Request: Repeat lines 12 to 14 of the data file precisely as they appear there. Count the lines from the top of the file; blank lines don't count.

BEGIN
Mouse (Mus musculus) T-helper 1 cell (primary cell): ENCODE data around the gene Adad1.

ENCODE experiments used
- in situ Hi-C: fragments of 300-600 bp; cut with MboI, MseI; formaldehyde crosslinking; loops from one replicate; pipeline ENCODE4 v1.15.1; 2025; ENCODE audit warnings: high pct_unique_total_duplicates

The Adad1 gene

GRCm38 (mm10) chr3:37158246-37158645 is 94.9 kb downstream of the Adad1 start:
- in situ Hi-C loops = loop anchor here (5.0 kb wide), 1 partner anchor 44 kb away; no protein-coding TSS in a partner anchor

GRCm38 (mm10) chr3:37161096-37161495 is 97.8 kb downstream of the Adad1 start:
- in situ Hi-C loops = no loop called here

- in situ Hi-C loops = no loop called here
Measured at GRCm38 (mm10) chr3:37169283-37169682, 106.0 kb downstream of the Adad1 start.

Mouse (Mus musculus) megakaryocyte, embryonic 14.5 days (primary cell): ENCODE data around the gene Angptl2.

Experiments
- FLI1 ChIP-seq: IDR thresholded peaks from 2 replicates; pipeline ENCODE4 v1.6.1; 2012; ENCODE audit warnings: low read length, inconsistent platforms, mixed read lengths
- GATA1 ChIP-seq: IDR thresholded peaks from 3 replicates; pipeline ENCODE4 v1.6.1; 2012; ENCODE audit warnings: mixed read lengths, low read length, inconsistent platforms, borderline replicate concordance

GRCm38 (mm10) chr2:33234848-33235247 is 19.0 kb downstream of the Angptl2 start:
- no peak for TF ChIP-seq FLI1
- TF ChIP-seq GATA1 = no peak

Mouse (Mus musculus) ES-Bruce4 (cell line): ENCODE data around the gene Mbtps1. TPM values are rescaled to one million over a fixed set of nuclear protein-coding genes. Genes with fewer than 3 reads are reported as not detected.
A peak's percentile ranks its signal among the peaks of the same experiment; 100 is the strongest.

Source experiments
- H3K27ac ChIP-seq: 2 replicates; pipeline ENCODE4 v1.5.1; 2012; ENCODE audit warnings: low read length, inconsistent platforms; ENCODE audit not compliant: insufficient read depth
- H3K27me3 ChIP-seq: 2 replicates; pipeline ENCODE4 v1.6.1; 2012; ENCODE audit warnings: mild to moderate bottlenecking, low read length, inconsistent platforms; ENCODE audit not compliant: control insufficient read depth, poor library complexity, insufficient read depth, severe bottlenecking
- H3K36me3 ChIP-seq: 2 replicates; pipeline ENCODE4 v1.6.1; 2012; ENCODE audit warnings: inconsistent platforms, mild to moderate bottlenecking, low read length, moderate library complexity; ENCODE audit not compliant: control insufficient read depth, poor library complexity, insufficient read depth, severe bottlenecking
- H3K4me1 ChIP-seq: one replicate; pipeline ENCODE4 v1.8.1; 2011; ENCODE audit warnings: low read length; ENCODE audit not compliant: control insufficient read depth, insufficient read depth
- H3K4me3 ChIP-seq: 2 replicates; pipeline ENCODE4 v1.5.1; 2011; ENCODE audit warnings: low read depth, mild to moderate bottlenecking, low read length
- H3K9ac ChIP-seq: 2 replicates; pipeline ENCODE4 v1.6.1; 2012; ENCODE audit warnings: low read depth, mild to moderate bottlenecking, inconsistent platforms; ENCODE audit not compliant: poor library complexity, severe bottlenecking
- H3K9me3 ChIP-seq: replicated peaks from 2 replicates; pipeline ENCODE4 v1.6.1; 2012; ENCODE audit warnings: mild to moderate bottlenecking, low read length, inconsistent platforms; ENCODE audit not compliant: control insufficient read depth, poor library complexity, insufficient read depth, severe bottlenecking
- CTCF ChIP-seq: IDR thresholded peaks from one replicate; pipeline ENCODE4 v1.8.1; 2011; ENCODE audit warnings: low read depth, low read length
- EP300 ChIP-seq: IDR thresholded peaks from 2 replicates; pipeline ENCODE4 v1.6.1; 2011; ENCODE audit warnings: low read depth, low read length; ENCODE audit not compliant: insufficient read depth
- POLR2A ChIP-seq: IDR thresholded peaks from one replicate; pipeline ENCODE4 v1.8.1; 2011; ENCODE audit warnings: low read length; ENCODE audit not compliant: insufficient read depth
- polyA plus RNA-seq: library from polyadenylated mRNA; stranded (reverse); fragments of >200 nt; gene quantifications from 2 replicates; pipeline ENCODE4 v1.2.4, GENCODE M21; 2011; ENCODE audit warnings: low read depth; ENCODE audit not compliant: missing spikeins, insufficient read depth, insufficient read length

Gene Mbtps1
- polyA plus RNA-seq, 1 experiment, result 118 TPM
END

Experiments
- FLI1 ChIP-seq: IDR thresholded peaks from 2 replicates; pipeline ENCODE4 v1.6.1; 2012; ENCODE audit warnings: low read length, inconsistent platforms, mixed read lengths
- GATA1 ChIP-seq: IDR thresholded peaks from 3 replicates; pipeline ENCODE4 v1.6.1; 2012; ENCODE audit warnings: mixed read lengths, low read length, inconsistent platforms, borderline replicate concordance